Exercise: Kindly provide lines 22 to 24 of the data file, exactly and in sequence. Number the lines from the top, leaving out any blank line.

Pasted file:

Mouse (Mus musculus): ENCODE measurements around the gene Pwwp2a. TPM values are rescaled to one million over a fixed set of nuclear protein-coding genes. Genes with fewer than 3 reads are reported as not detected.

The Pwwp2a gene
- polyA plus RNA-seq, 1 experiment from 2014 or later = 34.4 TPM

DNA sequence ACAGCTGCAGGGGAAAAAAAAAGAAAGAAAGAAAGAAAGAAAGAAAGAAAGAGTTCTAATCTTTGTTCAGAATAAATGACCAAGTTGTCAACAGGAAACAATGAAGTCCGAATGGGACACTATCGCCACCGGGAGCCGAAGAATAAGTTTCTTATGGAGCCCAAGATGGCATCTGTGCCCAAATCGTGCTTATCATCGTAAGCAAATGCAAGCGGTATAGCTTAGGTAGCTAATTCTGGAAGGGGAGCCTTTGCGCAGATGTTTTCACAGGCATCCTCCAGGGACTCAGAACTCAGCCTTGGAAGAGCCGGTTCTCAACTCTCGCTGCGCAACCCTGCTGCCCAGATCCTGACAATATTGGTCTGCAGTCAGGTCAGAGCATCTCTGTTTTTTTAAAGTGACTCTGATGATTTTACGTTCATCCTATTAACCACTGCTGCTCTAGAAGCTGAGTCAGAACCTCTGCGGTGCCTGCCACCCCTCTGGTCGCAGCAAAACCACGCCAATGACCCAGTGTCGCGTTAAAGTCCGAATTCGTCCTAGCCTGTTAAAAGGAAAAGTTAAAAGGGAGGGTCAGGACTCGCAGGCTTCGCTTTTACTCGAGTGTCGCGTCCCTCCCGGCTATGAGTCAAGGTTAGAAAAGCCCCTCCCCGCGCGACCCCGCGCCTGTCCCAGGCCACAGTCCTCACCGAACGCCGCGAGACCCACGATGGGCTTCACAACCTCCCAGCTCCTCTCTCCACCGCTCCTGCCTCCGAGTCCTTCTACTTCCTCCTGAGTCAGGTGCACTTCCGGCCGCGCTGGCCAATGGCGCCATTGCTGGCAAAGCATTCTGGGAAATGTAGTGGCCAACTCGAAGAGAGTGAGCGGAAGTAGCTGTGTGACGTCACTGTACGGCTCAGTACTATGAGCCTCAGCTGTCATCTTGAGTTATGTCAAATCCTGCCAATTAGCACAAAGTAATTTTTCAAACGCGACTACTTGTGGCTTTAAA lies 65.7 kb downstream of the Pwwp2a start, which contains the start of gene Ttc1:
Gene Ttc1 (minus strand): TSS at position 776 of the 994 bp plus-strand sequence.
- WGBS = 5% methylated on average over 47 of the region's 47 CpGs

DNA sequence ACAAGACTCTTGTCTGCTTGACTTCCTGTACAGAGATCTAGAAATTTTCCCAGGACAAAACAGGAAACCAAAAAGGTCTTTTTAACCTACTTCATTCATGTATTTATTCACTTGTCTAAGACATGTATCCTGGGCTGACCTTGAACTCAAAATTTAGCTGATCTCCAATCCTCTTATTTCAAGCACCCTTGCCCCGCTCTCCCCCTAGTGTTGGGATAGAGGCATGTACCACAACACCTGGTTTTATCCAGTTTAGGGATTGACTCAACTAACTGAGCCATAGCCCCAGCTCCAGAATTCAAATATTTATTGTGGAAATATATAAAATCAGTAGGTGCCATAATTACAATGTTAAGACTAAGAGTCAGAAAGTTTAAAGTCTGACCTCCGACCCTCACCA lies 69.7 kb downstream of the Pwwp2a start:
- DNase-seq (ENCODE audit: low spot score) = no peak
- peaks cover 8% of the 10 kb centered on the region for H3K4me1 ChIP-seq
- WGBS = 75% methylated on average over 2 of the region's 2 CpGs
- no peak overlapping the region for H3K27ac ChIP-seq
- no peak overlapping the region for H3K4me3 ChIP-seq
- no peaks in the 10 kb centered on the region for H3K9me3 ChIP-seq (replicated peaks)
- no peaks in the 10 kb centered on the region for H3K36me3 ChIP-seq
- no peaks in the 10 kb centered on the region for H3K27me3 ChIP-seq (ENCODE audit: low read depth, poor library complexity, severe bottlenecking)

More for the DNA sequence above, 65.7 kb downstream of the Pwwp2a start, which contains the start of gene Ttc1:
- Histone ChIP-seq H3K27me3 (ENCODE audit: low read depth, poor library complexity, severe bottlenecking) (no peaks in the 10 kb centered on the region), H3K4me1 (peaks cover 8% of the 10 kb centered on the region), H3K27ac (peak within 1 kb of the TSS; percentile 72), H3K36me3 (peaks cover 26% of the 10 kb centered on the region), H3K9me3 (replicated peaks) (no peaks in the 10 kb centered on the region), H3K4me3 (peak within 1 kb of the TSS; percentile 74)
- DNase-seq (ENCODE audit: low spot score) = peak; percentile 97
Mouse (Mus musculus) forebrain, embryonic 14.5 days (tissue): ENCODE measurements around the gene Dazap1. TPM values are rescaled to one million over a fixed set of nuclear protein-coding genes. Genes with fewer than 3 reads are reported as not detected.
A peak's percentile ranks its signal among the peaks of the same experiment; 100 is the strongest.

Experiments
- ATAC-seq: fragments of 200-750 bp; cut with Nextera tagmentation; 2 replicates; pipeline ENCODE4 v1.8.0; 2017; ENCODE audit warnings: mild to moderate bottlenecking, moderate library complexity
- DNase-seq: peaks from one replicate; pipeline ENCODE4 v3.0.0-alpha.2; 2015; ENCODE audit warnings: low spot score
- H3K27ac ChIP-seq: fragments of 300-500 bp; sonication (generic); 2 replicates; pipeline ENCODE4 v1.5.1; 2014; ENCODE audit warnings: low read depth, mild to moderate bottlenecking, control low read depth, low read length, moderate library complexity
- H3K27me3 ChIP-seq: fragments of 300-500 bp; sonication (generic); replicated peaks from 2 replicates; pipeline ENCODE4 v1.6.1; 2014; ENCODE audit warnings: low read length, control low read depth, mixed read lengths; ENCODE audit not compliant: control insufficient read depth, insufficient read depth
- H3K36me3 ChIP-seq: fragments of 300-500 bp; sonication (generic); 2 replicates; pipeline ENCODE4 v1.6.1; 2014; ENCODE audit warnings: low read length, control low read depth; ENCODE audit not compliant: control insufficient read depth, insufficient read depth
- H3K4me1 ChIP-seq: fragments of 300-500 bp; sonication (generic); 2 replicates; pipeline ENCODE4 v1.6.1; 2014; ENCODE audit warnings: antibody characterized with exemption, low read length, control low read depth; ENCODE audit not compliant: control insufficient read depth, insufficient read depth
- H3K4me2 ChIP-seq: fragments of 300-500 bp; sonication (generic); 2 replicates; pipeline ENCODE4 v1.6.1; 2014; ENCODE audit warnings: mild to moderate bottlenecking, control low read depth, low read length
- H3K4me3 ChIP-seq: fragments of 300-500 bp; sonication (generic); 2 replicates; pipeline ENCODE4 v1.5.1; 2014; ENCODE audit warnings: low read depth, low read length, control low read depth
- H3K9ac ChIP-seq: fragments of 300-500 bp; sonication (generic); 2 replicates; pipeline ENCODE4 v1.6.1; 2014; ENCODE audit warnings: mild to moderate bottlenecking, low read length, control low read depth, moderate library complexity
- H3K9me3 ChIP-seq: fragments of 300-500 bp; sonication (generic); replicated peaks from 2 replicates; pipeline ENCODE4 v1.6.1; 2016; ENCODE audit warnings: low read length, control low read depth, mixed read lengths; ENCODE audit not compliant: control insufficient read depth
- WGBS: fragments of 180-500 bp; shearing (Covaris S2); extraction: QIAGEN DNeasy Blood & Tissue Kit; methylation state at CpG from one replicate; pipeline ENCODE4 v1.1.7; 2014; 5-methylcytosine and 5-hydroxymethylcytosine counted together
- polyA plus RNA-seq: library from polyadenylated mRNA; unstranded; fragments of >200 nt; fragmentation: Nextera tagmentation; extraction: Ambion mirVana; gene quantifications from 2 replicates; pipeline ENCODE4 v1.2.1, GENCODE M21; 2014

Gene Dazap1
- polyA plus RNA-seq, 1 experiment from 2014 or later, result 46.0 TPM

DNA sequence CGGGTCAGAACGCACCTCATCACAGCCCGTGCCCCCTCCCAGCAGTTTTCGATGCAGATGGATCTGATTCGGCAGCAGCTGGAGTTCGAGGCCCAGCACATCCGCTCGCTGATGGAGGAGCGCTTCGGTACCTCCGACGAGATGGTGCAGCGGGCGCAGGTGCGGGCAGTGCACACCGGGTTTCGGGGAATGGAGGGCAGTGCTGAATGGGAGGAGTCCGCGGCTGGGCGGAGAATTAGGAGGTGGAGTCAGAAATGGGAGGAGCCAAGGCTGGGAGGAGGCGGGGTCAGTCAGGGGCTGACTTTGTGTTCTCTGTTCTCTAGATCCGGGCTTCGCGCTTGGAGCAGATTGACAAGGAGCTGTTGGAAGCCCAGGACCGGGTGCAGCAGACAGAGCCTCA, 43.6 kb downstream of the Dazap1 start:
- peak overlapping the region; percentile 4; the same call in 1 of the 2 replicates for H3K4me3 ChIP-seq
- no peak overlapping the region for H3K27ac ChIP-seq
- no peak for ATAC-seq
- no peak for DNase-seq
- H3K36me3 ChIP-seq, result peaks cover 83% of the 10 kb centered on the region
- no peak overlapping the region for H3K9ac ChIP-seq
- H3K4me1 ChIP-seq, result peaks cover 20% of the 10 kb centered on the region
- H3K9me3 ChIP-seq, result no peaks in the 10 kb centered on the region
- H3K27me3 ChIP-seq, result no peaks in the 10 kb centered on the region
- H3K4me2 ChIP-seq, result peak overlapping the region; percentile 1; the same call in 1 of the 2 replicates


- ATAC-seq: fragments of 200-750 bp; cut with Nextera tagmentation; 2 replicates; pipeline ENCODE4 v1.8.0; 2017; ENCODE audit warnings: mild to moderate bottlenecking, moderate library complexity
- DNase-seq: peaks from one replicate; pipeline ENCODE4 v3.0.0-alpha.2; 2015; ENCODE audit warnings: low spot score
- H3K27ac ChIP-seq: fragments of 300-500 bp; sonication (generic); 2 replicates; pipeline ENCODE4 v1.5.1; 2014; ENCODE audit warnings: low read depth, mild to moderate bottlenecking, control low read depth, low read length, moderate library complexity